Up front, I don’t think Barack Obama is the spawn of Satan’s bowels. But he is a persistently liberal
senator with almost zero significant real-life experience. I grew up around
Capitol Hill in DC and I have run a Presidential campaign. I know
some of these people personally. I don’t think Democrats are scum
and Republicans are angels, I have no truck with political talk
shows (they make me tired), and I left national politics because there
wasn’t much place for a guy like me. I just couldn’t hate people
hard enough. So take this for what it’s worth.



More than anything else, this is what the election comes down to
for me:



McCain and Palin have both – BOTH of them – done hard jobs in
obscure places for practically no compensation. They have some
actual experience with the world that most people in the country
live in, and McCain has some experience with the worst the world
has to offer. Both of them are real people. They have problems, and
they make mistakes. Palin is the better of the two, mostly because
she’s been a real person more recently, and her political career
consists of hard battles against corrupt rich people who still hate
her and want her drowned in the Bering Strait. But I also can’t
find it in my heart to dismiss a guy that set his own broken arms
in a POW prison camp.



Obama and Biden, by glaring contrast, have ZERO relatable
experience in the real world. Neither has ever had a paying job of
recognizable substance outside of the government. Biden, for his
part, became a Senator almost 40 years ago, and his greatest moment
in the sun came when, while getting nine votes as a Presidential
candidate, he openly plagiarized Neil Kinnock in a campaign speech.
He has spent almost two-thirds of his live as a US Senator, and
never had a job. Obama’s private-sector experience is smaller than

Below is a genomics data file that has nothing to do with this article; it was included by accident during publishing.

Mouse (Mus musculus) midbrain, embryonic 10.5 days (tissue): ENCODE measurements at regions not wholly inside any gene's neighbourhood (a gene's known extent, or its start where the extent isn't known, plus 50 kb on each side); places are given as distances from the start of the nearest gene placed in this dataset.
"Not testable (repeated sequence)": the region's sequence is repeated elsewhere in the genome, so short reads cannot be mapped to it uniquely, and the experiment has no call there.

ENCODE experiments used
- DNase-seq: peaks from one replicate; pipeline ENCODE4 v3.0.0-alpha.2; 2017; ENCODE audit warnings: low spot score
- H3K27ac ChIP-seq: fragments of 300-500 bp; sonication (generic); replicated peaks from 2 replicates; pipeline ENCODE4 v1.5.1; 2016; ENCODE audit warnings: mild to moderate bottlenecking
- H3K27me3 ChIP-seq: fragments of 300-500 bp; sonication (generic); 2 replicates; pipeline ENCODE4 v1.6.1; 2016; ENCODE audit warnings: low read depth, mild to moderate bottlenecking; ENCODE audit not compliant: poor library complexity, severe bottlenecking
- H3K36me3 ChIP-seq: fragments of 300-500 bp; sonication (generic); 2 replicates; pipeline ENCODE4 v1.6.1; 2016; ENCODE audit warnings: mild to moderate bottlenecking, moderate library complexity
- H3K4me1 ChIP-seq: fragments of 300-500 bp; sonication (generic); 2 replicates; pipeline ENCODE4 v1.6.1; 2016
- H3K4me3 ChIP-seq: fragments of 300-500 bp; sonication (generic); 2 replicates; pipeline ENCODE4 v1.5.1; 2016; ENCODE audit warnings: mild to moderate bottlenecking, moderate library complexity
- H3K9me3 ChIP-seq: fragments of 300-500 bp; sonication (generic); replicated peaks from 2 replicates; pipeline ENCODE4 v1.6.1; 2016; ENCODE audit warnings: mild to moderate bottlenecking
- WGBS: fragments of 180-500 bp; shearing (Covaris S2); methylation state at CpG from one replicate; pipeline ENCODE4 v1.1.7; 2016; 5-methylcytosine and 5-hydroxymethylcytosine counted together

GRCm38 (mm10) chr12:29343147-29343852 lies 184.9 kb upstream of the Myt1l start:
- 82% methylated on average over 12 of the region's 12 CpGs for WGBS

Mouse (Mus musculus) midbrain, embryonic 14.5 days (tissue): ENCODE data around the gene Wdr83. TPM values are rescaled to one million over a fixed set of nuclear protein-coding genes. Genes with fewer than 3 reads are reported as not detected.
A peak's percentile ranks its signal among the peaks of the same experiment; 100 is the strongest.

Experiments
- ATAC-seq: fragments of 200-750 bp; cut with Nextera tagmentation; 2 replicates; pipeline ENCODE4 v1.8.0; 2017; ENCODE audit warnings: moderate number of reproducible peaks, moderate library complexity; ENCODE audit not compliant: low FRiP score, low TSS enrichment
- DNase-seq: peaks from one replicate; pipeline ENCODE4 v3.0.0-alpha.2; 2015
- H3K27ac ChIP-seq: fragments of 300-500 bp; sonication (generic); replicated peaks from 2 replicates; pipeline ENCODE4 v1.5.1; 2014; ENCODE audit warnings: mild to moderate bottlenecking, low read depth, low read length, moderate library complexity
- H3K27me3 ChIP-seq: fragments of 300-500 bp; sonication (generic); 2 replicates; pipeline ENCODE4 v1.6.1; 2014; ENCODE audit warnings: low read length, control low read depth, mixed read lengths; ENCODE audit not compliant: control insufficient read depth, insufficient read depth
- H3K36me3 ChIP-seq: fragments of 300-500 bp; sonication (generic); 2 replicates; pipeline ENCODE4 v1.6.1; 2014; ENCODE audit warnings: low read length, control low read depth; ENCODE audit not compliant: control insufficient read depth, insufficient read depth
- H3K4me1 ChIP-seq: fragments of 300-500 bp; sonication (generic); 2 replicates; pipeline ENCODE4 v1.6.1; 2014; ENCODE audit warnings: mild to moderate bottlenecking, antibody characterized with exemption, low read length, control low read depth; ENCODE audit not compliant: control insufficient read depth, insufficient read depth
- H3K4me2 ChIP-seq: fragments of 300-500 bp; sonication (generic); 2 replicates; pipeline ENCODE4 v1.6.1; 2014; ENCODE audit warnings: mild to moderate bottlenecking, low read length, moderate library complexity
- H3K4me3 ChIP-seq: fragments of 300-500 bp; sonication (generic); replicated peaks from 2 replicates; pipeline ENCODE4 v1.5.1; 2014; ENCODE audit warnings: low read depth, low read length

my 16-year-old son’s. Neither of these men have any inkling what it
is like to be a real person. And they are both perfect – well,
Biden says silly things occasionally, but aren’t those just lovable
personality quirks?



I don’t know Obama personally, but I do know Biden. He is and
always has been mostly about himself. He’s never had to work for a
living and is perfectly comfortable stealing other people’s ideas,
work, speeches, what have you if he has a need for it, on the
perfect justification that he’s important. Obama appears to me to
be the personification of the entitlement class, able to get ahead
mainly on the shoulders of others without proving in any serious
way that he’s got substance. He became Senator through the
implosion of the GOP in Illinois (their candidate, after he got the
nomination, was caught in a sex scandal). He’s had patronage and
shelter every step of the way in his political life. Although he
has rhetorical gifts, he has never used those gifts to take a tough
stand on any issue, never proposed a controversial bill – or even
held HEARINGS on one – never authored a paper on anything
moderately unpopular. His major contribution to American political
thought is a book about hope.



I would hire him. But I wouldn’t put him on my City Council. And I
wouldn’t hire Biden to walk my dog, and that’s personal experience
talking. I wouldn’t hire McCain, but if I didn’t, he’d have a
competing shop open across the street in two weeks. I’d hire Palin
in a heartbeat, but in two weeks she’d have MY job.



That’s where it is for me.



We talk a lot in this country about how we want our leaders to
listen to the little guy, to care what happens to the average Joe,
to have respect for regular folks. Then we elect people who have
never had to pay their mortgage by phone on the very last day of
the month and wonder why they seem so tone-deaf. But how could they
hear us? They don’t live in this country. They don’t speak the same
language we do.



We can debate political philosophy all day, and I like doing that
more than most. None of these candidates – with the possible (but
unprovable) exception of Sarah Palin – come anywhere near my idea
of what is right and proper for government to be doing. So I chuck
that. What I’d settle for is someone that once had something really
hard to do, and did it the best he could. Not emotionally hard -
being black in this country is hard, and burying your wife is
excruciating – but “you’re going to hate me for this but I’m going
to do it because it’s the right thing to do” hard. One pair has
that. One has not.



I guess the word for me is “courage”. McCain and Palin have
courage, proven and demonstrated over and over. Obama may have it,
too, but how would we know? And Biden does not. Seems to me, this
is a time for courage. So I’m voting for that. It’s little enough,
but it’s something.